When Command & Conquer was released, it was snarkily referred to as Dune III. This got so pervasive that Westwood even had to refute this directly in the documentation. To this day, writers of walkthroughs and forum posts still refer to C&C’s refineries as “spice factories” out of pure spite. I suppose the allegation is that Westwood ripped the ideas from its successful Dune II, added a few story missions a la competitor Warcraft, and made up a new property with only a handful of effort required. I think this is nonsense, but I’ll really leave that for others to judge (and myself, later, as I see the exact quality of the total story in future reviews). What matters is that Command & Conquer marks the beginning of Westwood’s bread-and-butter franchise, and starts to really do some interesting things with the RTS genre.
The first Command & Conquer (later subtitled “Tiberian Dawn”) begins the series’ alternate universe featuring two key parts of an overall story. The first is the emergence of Tiberium, a poisonous, extraterrestrial crystal that is spreading across the Earth like a virus. It’s also a valuable power source, putting new and previously unimaginable wealth in the hands of enterprising and science-savvy terrorists.
The second follows the exploits of the Global Defense Initiative as they battle politically and militarily with the Brotherhood of NOD; a tiberium-funded and extremely plot-convenient coalition of every terrorist organization in the world (they’re not just the bad guy, they’re every bad guy!). The two factions grapple for the hearts and minds of the citizens of their territories, which you will watch as media breaks between missions. You, however, will be solely concerned with picking which faction you wish to command and guiding them to… errm… conquer.
No matter what side you choose, the basic challenges will be the same. Battles are all fought on medium-sized maps with accelerated build times and (generally) only the units you’re able to produce and deploy yourself. Your army is funded by mining fixed tiberium deposits placed on the map. On the other side of the map, your enemy is doing the same. You can easily invite defeat by overextending yourself, or by sucking up all the tiberium near your base and being forced to send your unarmed harvesters out into unsecured territory.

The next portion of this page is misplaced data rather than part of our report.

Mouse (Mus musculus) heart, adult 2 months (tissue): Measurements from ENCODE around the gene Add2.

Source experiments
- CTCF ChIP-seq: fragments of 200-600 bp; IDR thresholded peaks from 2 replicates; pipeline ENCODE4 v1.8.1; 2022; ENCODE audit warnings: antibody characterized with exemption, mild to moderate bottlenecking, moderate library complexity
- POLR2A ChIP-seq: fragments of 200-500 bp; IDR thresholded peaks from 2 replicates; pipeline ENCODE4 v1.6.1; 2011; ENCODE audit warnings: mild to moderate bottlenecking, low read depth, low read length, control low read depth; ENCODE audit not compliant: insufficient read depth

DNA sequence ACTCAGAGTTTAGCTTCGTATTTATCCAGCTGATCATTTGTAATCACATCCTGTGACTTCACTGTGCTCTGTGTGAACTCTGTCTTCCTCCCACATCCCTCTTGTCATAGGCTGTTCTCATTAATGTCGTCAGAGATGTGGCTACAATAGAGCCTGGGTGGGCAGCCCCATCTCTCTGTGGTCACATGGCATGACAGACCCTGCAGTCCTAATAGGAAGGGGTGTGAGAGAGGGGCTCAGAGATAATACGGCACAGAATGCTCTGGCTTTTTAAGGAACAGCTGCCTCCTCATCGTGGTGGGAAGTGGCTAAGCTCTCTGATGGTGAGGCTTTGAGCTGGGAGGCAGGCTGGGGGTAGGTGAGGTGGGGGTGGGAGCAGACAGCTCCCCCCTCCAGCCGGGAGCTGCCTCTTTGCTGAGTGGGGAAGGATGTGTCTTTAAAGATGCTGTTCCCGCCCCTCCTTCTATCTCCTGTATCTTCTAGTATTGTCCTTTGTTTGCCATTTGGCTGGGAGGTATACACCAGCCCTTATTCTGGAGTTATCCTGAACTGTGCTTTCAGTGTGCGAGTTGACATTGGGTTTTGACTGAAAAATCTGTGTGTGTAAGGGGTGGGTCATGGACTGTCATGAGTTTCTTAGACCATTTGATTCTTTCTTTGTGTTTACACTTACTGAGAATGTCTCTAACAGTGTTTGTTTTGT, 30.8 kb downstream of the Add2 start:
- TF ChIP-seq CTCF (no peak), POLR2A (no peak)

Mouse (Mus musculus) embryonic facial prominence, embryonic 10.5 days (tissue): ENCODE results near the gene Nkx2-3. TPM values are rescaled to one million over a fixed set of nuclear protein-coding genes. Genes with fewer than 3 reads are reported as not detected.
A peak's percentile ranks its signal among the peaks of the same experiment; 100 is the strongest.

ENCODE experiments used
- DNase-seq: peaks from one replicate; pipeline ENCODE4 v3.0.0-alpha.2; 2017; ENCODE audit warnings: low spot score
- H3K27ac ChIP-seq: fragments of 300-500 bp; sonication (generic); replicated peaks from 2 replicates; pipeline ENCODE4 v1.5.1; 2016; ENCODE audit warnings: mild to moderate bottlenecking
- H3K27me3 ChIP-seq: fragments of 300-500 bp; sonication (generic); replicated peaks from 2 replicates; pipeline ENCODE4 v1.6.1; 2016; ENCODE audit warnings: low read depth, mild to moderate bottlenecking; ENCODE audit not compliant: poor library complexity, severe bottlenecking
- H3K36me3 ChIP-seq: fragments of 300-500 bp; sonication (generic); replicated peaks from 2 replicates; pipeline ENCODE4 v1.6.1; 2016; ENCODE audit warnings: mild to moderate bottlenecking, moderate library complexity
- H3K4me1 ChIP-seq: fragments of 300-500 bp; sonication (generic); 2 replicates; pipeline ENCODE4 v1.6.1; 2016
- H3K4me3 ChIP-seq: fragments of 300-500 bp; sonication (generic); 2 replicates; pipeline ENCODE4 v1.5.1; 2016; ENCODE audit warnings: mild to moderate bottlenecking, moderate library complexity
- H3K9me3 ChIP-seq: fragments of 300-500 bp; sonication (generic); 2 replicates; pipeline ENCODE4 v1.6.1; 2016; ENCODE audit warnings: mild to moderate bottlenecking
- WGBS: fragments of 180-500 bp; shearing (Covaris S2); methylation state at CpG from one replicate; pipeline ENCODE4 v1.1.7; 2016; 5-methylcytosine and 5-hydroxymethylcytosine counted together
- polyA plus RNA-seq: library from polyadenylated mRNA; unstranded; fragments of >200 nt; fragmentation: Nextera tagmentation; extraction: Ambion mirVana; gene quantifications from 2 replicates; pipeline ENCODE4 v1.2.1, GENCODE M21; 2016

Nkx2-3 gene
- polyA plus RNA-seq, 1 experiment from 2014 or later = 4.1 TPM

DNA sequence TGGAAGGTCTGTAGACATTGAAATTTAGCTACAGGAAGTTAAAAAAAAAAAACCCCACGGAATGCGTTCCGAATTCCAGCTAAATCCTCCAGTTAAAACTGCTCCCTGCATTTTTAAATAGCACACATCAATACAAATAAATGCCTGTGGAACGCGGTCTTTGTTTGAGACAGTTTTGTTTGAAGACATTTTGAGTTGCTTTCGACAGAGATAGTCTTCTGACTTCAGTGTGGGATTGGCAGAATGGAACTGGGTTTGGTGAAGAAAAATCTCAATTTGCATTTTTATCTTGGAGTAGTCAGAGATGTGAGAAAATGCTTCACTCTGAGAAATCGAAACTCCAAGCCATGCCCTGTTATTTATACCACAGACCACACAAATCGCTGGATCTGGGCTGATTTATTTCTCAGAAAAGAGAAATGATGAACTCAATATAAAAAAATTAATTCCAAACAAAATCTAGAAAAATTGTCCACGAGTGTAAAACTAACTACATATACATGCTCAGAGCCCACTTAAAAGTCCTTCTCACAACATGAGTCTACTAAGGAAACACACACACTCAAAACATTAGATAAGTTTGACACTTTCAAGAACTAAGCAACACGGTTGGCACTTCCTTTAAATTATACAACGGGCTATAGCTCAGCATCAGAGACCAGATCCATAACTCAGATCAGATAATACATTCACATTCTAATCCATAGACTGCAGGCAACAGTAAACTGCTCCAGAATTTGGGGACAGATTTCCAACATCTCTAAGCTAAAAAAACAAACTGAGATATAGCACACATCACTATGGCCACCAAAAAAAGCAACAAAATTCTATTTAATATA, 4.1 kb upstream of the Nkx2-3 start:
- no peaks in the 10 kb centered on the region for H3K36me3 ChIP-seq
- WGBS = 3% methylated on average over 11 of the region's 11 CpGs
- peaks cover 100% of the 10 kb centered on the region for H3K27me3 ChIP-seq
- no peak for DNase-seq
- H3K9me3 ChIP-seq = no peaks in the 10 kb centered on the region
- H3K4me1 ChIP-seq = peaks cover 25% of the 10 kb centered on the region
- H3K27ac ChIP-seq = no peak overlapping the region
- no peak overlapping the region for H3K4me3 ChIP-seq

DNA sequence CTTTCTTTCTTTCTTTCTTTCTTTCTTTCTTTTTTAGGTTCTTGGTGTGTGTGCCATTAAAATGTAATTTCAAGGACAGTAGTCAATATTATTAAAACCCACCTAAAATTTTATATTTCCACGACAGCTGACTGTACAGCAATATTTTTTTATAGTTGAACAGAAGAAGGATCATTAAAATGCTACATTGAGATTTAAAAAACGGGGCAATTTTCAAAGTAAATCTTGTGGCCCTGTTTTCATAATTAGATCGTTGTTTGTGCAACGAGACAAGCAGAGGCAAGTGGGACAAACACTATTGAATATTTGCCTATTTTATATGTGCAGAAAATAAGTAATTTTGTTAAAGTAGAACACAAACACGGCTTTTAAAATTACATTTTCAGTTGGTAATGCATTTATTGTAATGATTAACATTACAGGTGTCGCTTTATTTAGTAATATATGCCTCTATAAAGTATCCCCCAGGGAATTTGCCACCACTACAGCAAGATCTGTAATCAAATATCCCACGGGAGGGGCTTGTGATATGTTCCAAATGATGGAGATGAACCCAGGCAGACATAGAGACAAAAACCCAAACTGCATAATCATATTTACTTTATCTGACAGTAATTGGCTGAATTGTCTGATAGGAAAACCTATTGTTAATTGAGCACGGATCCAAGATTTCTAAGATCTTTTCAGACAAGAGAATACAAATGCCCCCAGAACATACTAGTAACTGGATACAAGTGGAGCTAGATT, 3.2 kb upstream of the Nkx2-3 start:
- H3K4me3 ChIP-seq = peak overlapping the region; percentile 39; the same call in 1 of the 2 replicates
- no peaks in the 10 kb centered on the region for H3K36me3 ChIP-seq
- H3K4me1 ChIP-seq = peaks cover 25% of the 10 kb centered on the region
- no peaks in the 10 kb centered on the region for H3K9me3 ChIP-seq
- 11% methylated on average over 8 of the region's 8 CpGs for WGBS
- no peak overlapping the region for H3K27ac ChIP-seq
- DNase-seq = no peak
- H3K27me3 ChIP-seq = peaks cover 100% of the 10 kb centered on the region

Units have been given some specific specialties, and the two sides benefit from many more unique weapons and advantages than you had in Dune II. GDI has exclusive superiority over the air. NOD has exclusive flame units for efficiently dropping mobs of infantry. GDI has lumbering, twin-barreled Mammoth Tanks that can shrug off most attacks. NOD has invisible stealth tanks that can sneak behind enemy lines. NOD has a few cheap, fast units that are lightly armored, giving them an advantage in scouting. GDI builds stronger units more slowly, making them weak in the beginning and nearly unstoppable once fully deployed. These special units that help define your tactics in a way suited to each faction; military strength for GDI, subterfuge for NOD.
The single player campaign gives a storyline that unfolds across 15 levels for GDI and 13 for NOD. GDI chronicles your success across Europe, while NOD places its missions in Africa, allowing for two official storylines no matter who wins. FMV or CG cutscenes relay unfolding events, and provide your briefing for the next mission. You’ll even see results of certain missions affect missions on the other side, if you choose to go back to play the other faction. Destroying a village as NOD and framing the GDI for the slaughter is one such example.
Your objectives further reflect the mentality of the faction you’ve chosen. GDI missions involve lots of reinforcing bases under siege or rescuing spies and scientists. NOD has assassinations, village slaughters, and prison breaks. While it’s not fair to say that NOD has all the fun, playing as NOD was one of the more unique experiences I’ve had in an RTS, and their viewpoint and missions were generally more interesting than stuffy old GDI. Plus, the NOD ending is about eight times more awesome, but I’ll say no more.